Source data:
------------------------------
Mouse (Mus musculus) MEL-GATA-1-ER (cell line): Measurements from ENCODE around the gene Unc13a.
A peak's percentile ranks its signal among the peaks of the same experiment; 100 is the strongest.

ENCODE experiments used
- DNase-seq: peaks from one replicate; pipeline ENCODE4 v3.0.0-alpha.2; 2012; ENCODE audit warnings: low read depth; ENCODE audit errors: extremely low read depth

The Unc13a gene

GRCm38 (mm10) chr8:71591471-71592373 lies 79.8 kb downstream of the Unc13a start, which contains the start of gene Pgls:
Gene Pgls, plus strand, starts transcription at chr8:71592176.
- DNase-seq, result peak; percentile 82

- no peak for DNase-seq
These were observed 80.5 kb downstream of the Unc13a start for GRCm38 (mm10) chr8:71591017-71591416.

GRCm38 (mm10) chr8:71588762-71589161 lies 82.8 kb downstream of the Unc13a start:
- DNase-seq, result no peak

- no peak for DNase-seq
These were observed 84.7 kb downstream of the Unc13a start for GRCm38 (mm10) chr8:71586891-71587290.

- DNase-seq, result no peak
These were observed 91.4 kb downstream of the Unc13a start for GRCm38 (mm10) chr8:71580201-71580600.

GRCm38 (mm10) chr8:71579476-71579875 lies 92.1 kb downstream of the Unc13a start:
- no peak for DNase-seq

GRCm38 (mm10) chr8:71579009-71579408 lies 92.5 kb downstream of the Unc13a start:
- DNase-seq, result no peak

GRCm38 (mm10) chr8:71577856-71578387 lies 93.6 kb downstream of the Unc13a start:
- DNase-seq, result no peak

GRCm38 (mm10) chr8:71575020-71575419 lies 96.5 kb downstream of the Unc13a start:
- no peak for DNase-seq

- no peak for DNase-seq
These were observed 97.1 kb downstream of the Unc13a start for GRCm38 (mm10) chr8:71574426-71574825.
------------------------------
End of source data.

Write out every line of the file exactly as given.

Mouse (Mus musculus) MEL-GATA-1-ER (cell line): Measurements from ENCODE around the gene Unc13a.
A peak's percentile ranks its signal among the peaks of the same experiment; 100 is the strongest.

ENCODE experiments used
- DNase-seq: peaks from one replicate; pipeline ENCODE4 v3.0.0-alpha.2; 2012; ENCODE audit warnings: low read depth; ENCODE audit errors: extremely low read depth

The Unc13a gene

GRCm38 (mm10) chr8:71591471-71592373 lies 79.8 kb downstream of the Unc13a start, which contains the start of gene Pgls:
Gene Pgls, plus strand, starts transcription at chr8:71592176.
- DNase-seq, result peak; percentile 82

- no peak for DNase-seq
These were observed 80.5 kb downstream of the Unc13a start for GRCm38 (mm10) chr8:71591017-71591416.

GRCm38 (mm10) chr8:71588762-71589161 lies 82.8 kb downstream of the Unc13a start:
- DNase-seq, result no peak

- no peak for DNase-seq
These were observed 84.7 kb downstream of the Unc13a start for GRCm38 (mm10) chr8:71586891-71587290.

- DNase-seq, result no peak
These were observed 91.4 kb downstream of the Unc13a start for GRCm38 (mm10) chr8:71580201-71580600.

GRCm38 (mm10) chr8:71579476-71579875 lies 92.1 kb downstream of the Unc13a start:
- no peak for DNase-seq

GRCm38 (mm10) chr8:71579009-71579408 lies 92.5 kb downstream of the Unc13a start:
- DNase-seq, result no peak

GRCm38 (mm10) chr8:71577856-71578387 lies 93.6 kb downstream of the Unc13a start:
- DNase-seq, result no peak

GRCm38 (mm10) chr8:71575020-71575419 lies 96.5 kb downstream of the Unc13a start:
- no peak for DNase-seq

- no peak for DNase-seq
These were observed 97.1 kb downstream of the Unc13a start for GRCm38 (mm10) chr8:71574426-71574825.